In 336BC, Philip II of Macedonia was assassinated, and his son, Alexander, assumed the throne.
- Philip’s assassination, including where it took place, who was present, and the possible motivation of his killer
- The reasons for debate over the involvement of Olympias and/or Alexander
As the new king, what leadership qualities did Alexander show as he secured his hold on Macedonia and Greece during the first two years of his reign?
Philip II of Macedon was King from 359BC until his assassination in 336BC. He was father of III, III and possibly , the founder of the . Olympias was the mother of his two children Alexander the Great and Cleopatra but at the time of the assassination King Philip was having relations with Cleopatra, daughter of Hippostratus and niece of general . After his assassination Philip’s son Alexander took up the throne and control of the Macedonian army, showing his greatness as a leader.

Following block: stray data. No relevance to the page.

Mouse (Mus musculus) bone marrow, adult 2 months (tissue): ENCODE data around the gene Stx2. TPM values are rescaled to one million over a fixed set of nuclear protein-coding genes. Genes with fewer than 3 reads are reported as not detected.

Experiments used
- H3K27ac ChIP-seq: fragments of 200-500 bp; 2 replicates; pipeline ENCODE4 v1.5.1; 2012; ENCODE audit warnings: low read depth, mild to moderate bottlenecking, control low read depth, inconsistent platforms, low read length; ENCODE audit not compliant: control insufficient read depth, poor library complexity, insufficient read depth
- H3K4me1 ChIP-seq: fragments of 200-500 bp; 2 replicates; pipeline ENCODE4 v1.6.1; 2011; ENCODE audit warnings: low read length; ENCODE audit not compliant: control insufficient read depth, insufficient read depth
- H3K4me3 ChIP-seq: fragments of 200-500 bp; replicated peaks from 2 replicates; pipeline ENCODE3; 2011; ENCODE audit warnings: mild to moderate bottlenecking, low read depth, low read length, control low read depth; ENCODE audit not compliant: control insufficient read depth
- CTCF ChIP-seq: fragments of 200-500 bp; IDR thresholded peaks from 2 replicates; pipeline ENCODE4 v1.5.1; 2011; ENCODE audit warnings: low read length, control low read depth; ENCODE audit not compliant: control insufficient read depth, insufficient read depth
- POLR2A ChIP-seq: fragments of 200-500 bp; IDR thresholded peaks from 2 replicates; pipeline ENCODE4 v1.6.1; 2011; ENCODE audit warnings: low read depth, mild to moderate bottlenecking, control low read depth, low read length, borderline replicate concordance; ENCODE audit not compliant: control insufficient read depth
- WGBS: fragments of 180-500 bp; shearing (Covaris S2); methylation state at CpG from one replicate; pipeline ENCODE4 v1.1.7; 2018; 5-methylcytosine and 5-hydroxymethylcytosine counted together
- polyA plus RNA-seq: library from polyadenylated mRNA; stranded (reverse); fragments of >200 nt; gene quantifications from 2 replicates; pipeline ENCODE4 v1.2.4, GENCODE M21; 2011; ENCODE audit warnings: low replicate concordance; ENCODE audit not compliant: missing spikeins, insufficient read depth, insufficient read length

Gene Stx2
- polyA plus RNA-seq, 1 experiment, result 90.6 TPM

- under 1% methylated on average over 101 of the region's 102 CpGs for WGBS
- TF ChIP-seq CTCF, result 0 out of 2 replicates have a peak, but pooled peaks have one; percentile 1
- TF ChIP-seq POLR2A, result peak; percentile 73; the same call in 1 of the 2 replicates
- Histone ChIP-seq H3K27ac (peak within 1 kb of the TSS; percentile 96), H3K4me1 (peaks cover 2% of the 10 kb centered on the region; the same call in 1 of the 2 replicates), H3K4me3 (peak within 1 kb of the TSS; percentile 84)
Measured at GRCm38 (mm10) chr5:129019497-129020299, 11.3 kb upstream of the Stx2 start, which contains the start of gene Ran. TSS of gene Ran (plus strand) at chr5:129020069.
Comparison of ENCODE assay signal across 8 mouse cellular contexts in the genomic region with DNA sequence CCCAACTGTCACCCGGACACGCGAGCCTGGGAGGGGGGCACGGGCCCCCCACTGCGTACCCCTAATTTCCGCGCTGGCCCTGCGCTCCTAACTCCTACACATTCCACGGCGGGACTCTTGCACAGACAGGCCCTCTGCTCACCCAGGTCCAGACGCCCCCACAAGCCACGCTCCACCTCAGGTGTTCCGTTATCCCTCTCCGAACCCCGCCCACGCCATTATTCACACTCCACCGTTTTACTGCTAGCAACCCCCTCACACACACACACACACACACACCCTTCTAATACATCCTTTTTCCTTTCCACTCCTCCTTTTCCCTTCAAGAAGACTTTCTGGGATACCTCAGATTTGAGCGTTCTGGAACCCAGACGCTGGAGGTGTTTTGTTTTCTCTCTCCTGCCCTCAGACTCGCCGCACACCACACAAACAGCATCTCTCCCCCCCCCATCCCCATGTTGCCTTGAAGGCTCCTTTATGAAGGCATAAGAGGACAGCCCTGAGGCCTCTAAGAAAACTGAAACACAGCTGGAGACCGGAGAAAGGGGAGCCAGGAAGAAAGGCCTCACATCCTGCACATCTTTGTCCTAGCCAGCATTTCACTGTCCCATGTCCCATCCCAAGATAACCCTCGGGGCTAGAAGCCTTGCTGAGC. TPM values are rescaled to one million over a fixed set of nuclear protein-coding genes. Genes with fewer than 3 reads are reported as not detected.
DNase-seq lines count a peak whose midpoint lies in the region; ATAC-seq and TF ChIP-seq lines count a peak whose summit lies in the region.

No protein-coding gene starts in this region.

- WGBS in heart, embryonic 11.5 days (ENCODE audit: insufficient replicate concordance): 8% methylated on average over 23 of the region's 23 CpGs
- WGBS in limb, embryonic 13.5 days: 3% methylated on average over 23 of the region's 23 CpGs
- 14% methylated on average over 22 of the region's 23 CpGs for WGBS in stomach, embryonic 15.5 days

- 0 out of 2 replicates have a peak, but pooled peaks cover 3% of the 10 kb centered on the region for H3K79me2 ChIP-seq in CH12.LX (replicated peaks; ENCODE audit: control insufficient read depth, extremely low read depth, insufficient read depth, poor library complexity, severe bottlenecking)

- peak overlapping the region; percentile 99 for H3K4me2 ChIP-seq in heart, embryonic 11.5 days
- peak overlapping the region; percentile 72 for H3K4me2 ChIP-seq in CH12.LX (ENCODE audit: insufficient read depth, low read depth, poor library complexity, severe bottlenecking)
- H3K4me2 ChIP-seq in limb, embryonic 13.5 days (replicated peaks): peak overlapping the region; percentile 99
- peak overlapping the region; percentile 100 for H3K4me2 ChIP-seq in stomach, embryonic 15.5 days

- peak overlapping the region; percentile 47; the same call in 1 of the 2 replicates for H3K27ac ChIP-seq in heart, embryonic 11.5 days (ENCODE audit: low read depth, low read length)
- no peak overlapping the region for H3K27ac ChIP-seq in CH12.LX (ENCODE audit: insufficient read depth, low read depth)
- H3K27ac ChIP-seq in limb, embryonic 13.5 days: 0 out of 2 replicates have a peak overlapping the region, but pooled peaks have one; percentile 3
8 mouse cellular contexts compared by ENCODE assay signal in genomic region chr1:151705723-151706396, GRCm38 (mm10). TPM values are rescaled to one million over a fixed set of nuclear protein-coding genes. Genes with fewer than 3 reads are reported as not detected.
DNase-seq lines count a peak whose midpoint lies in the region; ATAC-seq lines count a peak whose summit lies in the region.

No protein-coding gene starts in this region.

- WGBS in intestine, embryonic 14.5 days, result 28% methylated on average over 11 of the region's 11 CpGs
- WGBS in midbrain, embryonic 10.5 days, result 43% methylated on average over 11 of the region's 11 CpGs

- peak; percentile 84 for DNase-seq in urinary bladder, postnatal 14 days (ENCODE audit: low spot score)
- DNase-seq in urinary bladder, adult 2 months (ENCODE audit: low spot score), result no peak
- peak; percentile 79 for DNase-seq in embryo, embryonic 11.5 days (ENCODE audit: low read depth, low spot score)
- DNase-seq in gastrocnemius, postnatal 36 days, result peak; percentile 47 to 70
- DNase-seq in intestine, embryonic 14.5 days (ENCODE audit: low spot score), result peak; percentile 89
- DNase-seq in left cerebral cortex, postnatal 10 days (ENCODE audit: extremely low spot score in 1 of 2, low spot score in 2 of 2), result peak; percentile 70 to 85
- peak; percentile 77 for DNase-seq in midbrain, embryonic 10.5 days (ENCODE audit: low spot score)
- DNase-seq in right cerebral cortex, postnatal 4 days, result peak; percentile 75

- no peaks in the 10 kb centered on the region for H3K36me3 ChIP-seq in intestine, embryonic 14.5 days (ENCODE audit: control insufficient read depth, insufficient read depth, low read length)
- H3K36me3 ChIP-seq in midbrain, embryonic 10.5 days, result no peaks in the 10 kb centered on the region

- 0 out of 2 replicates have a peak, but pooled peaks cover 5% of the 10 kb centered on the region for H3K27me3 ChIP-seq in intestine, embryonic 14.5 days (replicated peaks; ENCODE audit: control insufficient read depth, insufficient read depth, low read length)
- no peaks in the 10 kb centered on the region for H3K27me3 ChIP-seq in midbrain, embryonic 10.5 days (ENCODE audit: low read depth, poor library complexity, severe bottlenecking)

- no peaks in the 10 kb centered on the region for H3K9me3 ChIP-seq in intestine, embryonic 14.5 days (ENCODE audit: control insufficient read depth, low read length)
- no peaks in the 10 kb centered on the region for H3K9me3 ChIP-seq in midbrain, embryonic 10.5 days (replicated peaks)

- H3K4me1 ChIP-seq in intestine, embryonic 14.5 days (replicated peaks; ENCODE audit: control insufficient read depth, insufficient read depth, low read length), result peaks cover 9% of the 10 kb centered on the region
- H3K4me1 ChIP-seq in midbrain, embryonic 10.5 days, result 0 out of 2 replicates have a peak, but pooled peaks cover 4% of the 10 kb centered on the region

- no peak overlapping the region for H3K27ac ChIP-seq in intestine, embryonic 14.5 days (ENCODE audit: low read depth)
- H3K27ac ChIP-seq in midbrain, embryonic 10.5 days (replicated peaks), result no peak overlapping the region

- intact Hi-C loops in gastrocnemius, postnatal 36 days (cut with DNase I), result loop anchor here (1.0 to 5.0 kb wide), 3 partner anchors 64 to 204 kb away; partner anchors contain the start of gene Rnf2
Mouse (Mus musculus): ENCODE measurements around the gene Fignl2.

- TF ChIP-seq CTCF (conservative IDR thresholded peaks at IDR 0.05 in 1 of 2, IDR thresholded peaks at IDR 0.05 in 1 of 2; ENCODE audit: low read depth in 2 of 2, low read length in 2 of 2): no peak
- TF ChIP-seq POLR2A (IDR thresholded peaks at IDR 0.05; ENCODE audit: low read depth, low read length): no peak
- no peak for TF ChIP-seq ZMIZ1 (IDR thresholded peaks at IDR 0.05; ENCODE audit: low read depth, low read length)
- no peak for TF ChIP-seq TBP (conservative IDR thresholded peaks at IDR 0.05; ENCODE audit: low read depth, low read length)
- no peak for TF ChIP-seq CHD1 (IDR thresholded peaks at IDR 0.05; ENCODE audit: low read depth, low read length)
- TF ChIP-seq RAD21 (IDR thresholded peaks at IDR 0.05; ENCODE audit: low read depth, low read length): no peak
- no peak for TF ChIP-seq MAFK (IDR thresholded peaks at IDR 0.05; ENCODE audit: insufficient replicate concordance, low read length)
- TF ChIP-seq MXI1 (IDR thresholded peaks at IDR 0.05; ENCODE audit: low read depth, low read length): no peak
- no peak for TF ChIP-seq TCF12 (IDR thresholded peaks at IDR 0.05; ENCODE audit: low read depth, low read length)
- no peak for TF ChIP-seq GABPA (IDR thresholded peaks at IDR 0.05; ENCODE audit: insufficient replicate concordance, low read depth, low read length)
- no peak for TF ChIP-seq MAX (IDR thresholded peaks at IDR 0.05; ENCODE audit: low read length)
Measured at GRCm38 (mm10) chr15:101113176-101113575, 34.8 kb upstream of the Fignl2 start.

The assassination of Philip happened in October of 336 BC, at , the ancient capital of the kingdom of Macedon. The court had gathered there for the celebration of the marriage between and Philip's daughter . It was a lavish event and elaborate games had been arranged. Philip entered the theatre escorted by his son Alexander ad son-in-law, Alexander. The King’s bodyguards were at a distance so the King was unprotected and as he walked in a man by the name of Pausanias rushed up to Philip and stabbed him in the chest. The assassin immediately tried to escape and reach his associates who were waiting for him with horses at the entrance of Aegae. He was pursued by three of Philip's bodyguards and died by their hands. The motivation of Philip’s killer has been modified and changed slightly by different historians beliefs and understandings but In the sixteenth book of Diodorus' history, Pausanias had been a lover of Philip, but became jealous when Philip turned his attention to a younger man, also called Pausanias. His taunting of the new lover caused the youth to throw away his life, which turned his friend, Attalus, against Pausanias. Attalus took his revenge by inviting Pausanias to dinner, getting him drunk, then subjecting him to sexual assault. When Pausanias complained to Philip the King felt unable to chastise Attalus, as he was about to send him to Asia with Parmenion, to establish a bridgehead for his planned invasion. He had also married Attalus's niece, or daughter, . Rather than offend Attalus, Phillip attempted to mollify Pausanius by elevating him within the Bodyguard. Pausanias' desire for revenge seems to have turned towards the man who had failed to avenge his damaged honour; so he planned to kill Philip, and some time after the alleged rape, while Attalus was already in Asia fighting the Persians, put his plan in action. Revenge was therefore the main motivator of the assassination.